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#165 Three drugs and still hypertensive: What’s Left?

Which drug lowers blood pressure (BP) best in patients with resistant hypertension?

Spironolactone provides the largest BP reduction for “4th line therapy” in resistant hypertension (10/4 mmHg), causing an additional one in every three patients treated to reach target.  Potassium rises on average ~0.4 mmol/L (and should be monitored), causing around 2% to stop due to hyperkalemia (≥5.5 mmol/L)Hard outcome data is lacking.  

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  • Only data on BP (not hard outcomes).   
    • High-quality cross-over Randomized Controlled Trial (RCT)1 of 348 patients with resistant hypertension. Each patient cycled through six weeks low-dose and six weeks high-dose of spironolactone 25-50 mg, doxazosin 4-8 mg, bisoprolol  5-10 mg, and placebo. 
      • Over both doses, average reduction in office BP versus placeboSpironolactone 10/4 mmHg, bisoprolol 5/5 mmHg, or doxazosin 5/3 mmHg. 
        • High dose decreased systolic BP more than low dose: Spironolactone  5 mmHg, bisoprolol 2 mmHg, or doxazosin 1 mmHg. 
      • Patients achieving target home systolic BP (<135 mmHg): Spironolactone 58%, bisoprolol 44%, doxazosin 42%, placebo 24%. 
        • Number Needed to Treat (NNT) versus placebo: Spironolactone NNT=3, bisoprolol or doxazosin NNT=6. 
      • Serum K >6.0 in 2% of patients with spironolactone. 
      • Notes: Excluded patients with abnormal serum K or eGFR <45 mL/min. 
    • Three systematic reviews2-4 missed studies and pooled inappropriately (heterogeneity ≥90%). 
    • Five remaining spironolactone (generally 25 mg/day) RCTs (17-167 patients, 4-16 weeks):5-9 
      • Two smallest trials (Iran and Cameroon) with randomization concerns had largest BP changes (19-21/10-17 mmHg): Likely unreliable.8,9   
      • Three remaining RCTS: Spironolactone reduced BP 10-16/3-7 mmHg.5-7  
      • Serum K increases ~0.3-0.4 mmol/L5-9 and ~2% stop due to hyperkalemia  (K >5.5 mmol/L).5,7
  • Resistant hypertension is defined as office BP >140/90 mmHg while receiving (and adherent to) >BP-lowering drugs of different classes at optimal doses.10,11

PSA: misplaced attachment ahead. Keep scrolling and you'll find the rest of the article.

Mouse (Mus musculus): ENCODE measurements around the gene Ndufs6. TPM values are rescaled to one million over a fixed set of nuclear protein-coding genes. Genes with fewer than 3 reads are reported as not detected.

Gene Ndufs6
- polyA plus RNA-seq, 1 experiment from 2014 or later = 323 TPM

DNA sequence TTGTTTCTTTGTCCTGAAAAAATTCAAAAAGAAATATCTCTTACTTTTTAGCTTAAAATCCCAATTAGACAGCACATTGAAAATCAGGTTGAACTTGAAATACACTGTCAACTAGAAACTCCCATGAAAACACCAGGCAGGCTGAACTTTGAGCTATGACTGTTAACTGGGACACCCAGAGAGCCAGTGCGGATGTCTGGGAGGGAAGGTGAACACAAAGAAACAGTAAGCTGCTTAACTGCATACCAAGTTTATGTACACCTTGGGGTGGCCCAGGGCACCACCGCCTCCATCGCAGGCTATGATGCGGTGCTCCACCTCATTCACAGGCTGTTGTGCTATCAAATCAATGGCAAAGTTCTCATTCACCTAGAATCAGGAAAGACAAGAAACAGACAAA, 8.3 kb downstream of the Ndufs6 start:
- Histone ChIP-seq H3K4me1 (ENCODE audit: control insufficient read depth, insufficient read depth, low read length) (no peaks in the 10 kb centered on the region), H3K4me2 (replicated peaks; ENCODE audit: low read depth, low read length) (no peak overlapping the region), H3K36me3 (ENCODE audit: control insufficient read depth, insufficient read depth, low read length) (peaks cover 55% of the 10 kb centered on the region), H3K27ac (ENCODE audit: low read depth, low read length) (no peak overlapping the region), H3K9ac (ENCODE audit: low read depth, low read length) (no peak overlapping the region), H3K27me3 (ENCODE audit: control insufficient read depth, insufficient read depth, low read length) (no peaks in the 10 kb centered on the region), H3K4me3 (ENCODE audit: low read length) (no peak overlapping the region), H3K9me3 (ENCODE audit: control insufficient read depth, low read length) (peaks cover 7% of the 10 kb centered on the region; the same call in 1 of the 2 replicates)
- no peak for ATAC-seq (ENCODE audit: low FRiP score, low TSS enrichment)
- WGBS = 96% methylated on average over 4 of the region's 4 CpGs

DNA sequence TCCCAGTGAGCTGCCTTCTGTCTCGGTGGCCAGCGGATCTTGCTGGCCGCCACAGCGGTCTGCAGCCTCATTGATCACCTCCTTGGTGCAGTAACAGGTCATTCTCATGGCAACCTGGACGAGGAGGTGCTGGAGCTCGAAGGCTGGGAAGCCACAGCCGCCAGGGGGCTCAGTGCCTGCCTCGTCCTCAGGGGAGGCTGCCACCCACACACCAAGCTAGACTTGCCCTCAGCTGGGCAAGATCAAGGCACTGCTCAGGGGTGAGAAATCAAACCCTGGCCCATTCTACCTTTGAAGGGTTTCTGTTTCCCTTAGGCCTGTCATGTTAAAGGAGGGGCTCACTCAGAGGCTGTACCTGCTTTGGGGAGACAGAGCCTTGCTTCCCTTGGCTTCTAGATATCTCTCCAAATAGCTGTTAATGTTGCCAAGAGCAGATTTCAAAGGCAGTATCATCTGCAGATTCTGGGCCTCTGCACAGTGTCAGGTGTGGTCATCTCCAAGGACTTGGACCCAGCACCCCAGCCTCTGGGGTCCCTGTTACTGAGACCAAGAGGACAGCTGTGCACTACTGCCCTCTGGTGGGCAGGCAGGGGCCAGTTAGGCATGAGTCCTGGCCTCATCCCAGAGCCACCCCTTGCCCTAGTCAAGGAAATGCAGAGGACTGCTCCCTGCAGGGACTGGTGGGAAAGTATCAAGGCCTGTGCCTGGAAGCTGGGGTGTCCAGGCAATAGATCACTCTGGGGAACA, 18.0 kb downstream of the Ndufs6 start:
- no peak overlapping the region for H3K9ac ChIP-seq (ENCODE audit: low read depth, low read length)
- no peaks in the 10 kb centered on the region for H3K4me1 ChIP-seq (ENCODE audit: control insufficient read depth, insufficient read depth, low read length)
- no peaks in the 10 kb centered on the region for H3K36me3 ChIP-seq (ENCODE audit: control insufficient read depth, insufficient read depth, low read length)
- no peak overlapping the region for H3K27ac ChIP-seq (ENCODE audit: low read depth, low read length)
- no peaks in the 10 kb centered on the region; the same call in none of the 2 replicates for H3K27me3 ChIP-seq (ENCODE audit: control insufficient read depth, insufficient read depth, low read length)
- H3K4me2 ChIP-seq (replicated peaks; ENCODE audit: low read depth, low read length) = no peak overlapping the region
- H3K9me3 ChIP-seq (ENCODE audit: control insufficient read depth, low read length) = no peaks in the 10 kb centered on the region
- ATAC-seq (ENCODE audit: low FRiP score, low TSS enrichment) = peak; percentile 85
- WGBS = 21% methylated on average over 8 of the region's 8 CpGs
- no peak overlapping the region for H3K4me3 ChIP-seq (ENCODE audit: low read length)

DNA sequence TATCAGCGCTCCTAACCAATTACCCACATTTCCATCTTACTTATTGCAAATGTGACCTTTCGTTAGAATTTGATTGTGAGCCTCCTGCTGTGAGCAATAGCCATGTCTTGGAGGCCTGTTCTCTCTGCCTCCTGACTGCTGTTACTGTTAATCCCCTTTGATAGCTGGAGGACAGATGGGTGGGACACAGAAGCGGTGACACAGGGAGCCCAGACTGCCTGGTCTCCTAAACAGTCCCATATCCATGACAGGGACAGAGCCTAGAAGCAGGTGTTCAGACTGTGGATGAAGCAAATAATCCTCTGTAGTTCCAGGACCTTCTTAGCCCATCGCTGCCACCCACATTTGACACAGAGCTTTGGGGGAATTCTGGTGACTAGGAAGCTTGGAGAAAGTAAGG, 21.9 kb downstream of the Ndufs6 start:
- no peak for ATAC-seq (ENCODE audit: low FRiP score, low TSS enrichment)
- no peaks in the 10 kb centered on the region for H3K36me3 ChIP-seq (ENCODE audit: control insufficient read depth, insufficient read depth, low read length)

• Thiazides, ACE/ARB, and dihydropyridine calcium channel blockers all have evidence for reducing cardiovascular endpoints.   
  • Prevalence of resistant hypertension is likely around 13% or less.12 
  • Lower baseline potassium may be associated with better response to spironolactone.7,13  

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  • G. Michael Allan MD CCFP
  • Ricky D. Turgeon BSc(Pharm) ACPR PharmD

1. Williams B, MacDonald TM, Morant S, et al. Lancet. 2015; 386:2059-68.

2. Dahal K, Kunwar S, Rijal J, et al. Am J Hypertens. 2015; 28:1376-86.

3. Liu G, Zheng XX, Xu YL, et al. J Hum Hypertens. 2015; 29:159-66.

4. Guo H, Xiao Q. Int J Clin Exp Med. 2015; 8:7270-8.

5. Bobrie G, Frank M, Azizi M, et al. J Hypertens. 2012; 30:1656-64.

6. Oxlund CS, Henriksen JE, Tarnow L, et al. J Hypertens. 2013; 31:2094-102.

7. Václavík J, Sedlák R, Jarkovský J, et al. Medicine (Baltimore). 2014; 93:e162.

8. Djoumessi RN, Noubiap JJ, Kaze FF, et al. BMC Res Notes. 2016; 9:187.

9. Abolghasmi R, Taziki O. Saudi J Kidney Dis Transpl. 2011; 22:75-8.

10. Calhoun DA, Jones D, Textor S, et al. Circulation. 2008; 117:e510-e526.

11. Krause T, Lovibond K, Caulfield M, et al. BMJ. 2011; 343:d4891.

12. Achelrod D, Wenzel U, Frey S. Am J Hypertens. 2015; 28:355-61.

13. Shlomai G, Sella T, Sharabi Y, et al. Hypertens Res. 2014; 37:1037-41.

Authors do not have any conflicts to disclose.